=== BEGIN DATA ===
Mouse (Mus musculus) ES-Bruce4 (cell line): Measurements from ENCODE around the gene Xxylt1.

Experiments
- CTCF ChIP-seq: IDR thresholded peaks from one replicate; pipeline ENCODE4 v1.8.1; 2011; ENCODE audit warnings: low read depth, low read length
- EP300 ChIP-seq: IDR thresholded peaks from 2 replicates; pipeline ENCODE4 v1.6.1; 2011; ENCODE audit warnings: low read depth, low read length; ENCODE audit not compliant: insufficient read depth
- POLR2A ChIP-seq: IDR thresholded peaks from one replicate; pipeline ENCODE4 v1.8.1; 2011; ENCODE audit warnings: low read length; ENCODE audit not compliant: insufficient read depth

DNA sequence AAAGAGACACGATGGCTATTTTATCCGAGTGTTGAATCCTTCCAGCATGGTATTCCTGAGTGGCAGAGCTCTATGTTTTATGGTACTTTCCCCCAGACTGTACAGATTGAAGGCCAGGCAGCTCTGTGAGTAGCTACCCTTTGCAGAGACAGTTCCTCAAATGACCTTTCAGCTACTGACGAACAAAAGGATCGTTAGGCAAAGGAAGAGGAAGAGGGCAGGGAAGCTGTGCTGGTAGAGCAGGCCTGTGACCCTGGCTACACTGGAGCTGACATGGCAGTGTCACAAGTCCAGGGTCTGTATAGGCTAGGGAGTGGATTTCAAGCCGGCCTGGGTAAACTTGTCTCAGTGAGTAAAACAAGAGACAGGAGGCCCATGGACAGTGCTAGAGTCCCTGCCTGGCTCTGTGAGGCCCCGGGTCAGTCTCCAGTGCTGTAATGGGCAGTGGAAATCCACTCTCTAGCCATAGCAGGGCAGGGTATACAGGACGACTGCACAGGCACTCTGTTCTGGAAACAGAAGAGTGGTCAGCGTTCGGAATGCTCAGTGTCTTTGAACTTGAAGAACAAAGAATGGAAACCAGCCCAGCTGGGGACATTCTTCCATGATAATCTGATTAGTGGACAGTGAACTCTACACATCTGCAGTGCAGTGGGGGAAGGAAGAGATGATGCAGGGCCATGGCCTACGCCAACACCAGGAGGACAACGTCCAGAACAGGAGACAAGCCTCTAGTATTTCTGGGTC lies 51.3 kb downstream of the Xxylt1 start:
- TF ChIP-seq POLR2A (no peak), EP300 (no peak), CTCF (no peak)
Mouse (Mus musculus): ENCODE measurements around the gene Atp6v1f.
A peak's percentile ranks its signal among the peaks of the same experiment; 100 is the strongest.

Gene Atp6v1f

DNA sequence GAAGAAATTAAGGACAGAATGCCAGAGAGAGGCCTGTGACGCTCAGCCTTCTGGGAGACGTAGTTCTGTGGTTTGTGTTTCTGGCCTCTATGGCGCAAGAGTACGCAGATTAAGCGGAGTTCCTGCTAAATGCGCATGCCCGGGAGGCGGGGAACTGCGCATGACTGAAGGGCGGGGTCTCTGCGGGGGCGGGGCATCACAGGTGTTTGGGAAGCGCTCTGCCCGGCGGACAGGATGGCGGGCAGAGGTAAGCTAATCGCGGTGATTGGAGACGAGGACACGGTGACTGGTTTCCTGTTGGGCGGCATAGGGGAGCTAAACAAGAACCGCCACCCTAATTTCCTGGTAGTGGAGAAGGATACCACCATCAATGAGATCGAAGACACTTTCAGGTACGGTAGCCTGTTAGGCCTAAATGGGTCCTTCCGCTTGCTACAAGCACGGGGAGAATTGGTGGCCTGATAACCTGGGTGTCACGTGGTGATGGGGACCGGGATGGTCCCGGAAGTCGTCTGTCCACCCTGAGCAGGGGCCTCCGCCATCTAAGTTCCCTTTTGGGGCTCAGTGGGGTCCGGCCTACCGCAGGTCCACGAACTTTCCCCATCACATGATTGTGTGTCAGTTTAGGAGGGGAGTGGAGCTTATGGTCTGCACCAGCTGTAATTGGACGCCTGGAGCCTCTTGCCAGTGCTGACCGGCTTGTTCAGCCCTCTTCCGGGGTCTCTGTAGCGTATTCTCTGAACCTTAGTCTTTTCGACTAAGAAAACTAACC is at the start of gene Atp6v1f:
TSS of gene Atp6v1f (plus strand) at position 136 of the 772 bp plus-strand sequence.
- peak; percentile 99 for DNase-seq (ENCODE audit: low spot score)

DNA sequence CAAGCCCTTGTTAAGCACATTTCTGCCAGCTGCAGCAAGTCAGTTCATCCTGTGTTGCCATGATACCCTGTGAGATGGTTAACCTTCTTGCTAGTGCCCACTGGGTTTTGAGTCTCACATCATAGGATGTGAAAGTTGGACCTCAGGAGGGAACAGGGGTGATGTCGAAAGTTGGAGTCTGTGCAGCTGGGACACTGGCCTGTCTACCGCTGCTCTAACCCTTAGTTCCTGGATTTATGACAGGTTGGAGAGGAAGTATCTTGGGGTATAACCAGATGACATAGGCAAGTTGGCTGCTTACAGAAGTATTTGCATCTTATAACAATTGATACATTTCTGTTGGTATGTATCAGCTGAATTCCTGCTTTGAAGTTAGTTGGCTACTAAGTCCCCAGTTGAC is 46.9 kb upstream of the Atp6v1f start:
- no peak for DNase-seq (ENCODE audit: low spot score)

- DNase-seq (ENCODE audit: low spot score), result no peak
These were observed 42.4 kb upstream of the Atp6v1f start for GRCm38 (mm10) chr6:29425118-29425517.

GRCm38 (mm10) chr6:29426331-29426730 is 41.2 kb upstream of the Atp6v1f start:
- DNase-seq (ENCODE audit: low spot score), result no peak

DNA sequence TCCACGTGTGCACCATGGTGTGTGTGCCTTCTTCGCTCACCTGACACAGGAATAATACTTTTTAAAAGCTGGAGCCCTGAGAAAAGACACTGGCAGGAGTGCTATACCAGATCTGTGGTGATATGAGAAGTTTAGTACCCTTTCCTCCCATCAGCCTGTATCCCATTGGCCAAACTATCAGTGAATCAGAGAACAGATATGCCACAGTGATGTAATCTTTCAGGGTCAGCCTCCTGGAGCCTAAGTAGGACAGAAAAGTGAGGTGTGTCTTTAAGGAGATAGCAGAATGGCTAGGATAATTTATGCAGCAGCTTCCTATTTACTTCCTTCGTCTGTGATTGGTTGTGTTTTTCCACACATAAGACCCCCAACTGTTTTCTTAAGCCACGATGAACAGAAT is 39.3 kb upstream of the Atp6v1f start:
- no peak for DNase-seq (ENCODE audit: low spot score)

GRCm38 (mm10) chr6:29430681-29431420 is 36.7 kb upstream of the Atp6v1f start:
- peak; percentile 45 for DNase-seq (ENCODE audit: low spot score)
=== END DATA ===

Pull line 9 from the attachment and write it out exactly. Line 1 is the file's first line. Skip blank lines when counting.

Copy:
A peak's percentile ranks its signal among the peaks of the same experiment; 100 is the strongest.